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The Eric Sloane Museum in Kent, Conn., now open, includes early American tools like this bench, which Sloane illustrated in his book, “A Museum of Early American Tools.” Illustration by Eric Sloane

Two Illustrators Who Spoke to the American Soul


The Eric Sloane Museum opened to the public again on May 7, on the campus of the Connecticut Antique Machinery Association on Route 7 in Kent, Conn.

In advance of the opening, the small museum — dedicated to the painter and craftsman — hosted a talk about another creator of images that spoke to the eye, mind and soul of America: Norman Rockwell.

The talk was offered to a  Zoom audience on Saturday, April 10.

Leading the presentation titled “Eric Sloane and Norman Rockwell: Art for the Printed Page” was Stephanie Plunkett, a resident of Sharon, Conn., and the deputy director and chief curator of the Norman Rockwell Museum in Stockbridge, Mass.  

She also leads the Rockwell Center for American Visual Studies. 

Introducing and facilitating the talk was Andrew Rowand, curator of the Eric Sloane Museum in Kent.

Alternating between the two “venerated visual chroniclers” and examples of their works, Plunkett described the selected “images speaking about and to humanity.” 

In the mid-20th century, visual communication was through print media: books, magazines, pictures.

The two artists were contemporaries of one another (Rockwell was nine years the elder), but too busy to be buddies. There is only a fragment of evidence found in a handwritten note indicating that their paths had even crossed, Plunkett said, with Rockwell having asked Sloane for the address of a New Jersey artist.

Their doors were open

Both artists were visual communicators who opened their studios to visitors, Plunkett noted, and both produced substantial bodies of work. Sloane created an estimated 15,000 pieces and Rockwell, 4,000 cover story and advertising illustrations.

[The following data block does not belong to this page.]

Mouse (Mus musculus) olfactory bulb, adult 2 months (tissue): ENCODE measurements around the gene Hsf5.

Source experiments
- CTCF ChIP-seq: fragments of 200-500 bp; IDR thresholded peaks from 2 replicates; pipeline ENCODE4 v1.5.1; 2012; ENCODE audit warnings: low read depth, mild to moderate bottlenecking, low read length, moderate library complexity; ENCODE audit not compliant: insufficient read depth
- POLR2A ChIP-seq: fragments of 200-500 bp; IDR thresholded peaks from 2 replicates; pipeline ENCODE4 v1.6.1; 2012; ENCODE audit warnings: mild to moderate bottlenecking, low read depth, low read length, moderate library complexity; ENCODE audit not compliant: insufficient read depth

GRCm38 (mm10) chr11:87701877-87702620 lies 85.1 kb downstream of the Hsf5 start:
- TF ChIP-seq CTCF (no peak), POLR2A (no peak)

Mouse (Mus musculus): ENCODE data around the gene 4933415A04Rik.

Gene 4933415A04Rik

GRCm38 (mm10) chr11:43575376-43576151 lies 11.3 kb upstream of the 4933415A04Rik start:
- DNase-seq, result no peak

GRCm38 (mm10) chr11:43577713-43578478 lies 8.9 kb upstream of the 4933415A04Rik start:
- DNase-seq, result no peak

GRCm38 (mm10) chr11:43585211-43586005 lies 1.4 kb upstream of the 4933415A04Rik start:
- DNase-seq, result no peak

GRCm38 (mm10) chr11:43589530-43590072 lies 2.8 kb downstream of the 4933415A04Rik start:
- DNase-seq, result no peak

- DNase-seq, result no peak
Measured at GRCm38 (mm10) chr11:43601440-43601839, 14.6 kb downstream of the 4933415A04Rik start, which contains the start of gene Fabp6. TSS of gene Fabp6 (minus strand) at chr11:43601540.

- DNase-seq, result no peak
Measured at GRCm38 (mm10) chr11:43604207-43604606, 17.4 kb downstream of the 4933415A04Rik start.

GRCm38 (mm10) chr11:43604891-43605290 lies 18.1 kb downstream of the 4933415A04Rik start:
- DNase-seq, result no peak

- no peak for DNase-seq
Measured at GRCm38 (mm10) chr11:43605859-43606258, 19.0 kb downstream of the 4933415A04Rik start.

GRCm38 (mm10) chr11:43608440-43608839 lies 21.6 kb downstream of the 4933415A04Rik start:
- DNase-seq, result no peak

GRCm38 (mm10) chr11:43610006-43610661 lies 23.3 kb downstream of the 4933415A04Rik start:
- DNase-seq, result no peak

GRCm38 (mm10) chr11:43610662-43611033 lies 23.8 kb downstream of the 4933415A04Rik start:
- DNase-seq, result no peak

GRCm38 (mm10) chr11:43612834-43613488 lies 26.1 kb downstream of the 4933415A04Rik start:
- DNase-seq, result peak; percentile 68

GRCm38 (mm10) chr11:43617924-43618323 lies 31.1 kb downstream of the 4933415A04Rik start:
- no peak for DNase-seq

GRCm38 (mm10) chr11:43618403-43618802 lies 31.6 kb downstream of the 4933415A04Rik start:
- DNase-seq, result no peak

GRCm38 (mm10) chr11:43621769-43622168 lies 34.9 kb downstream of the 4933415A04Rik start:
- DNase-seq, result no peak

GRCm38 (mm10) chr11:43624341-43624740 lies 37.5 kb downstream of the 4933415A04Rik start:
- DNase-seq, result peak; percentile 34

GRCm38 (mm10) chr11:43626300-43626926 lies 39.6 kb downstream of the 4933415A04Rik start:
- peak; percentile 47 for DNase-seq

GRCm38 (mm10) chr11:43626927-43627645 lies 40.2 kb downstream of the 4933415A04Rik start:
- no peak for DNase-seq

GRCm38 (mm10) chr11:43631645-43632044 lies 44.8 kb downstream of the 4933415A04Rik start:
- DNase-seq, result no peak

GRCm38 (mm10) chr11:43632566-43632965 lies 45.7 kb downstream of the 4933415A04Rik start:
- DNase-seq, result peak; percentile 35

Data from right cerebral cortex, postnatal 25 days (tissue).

Sloane was known for his work in pen and ink and also as a foremost expert on early tools and Colonial American architecture, with a vast collection of tools (many of which are on display at the Sloane Museum in Kent) and a sought-after knowledge of wood. 

Sloane was a prolific sign painter, adept at freehand lettering and typeface design, a talent he used as a young man to finance a trip across the country to the American West, Plunkett said. He found his way to Taos, N.M., a region he sourced for inspiration in sketches of the Western landscape.

Both artists studied at the Art Students League in New York City, but not at the same time.

Rockwell was a promising student who honed his talent for detail in his art, eventually using photographs for reference in capturing emotional facial detail for his paintings. Noteworthy among them were his Saturday Evening Post covers. Most everyone of a certain age can cite favorites among those.

“Rockwell created visual narratives that shaped our culture and aspirations,” Plunkett explained.

Life’s illusions, and clouds

Meanwhile, the multi-faceted Sloane was achieving additional success as a mapmaker, muralist and cartoonist. He was captivated by clouds against the sky. In fact, his first “clouds” painting was purchased by none other than Amelia Earhart. 

He went on to create a giant “clouds” mural, which can be seen at the Smithsonian’s Air and Space Museum.

Although Sloane’s home and studio stood in Warren,Conn., the Eric Sloane Museum is in Kent on Route 7, on the grounds of the Connecticut Antique Machinery Association. 

Rowand explained that the Stanley Works company in New Britain, Conn., had partnered with Sloane on the museum, attracted by his vast collections and knowledge of old tools. 

Because the company owned property in Kent, they built a building at the present museum location, to house and display the tools. Later they donated the museum and its property to the State of Connecticut for management of the project. Sloane’s studio has been moved from Warren to the museum’s campus.

The talk was recorded and may be viewed on the website of the Eric Sloane Museum,  www.ericsloane.com.

For now, because of COVID-19 precautions, reservations are required to arrange visits to the museum,  which is managed by the State Historic Preservation office.

For more information about the Norman Rockwell Museum, go to www.nrm.org. 

It is open for visits now, but reservation times must be arranged in advance and all protocols followed.

The fall festival of the Connecticut Antique Machinery Association is tentatively set for Sept. 24 to 26; go to www.ctamachinery.com.

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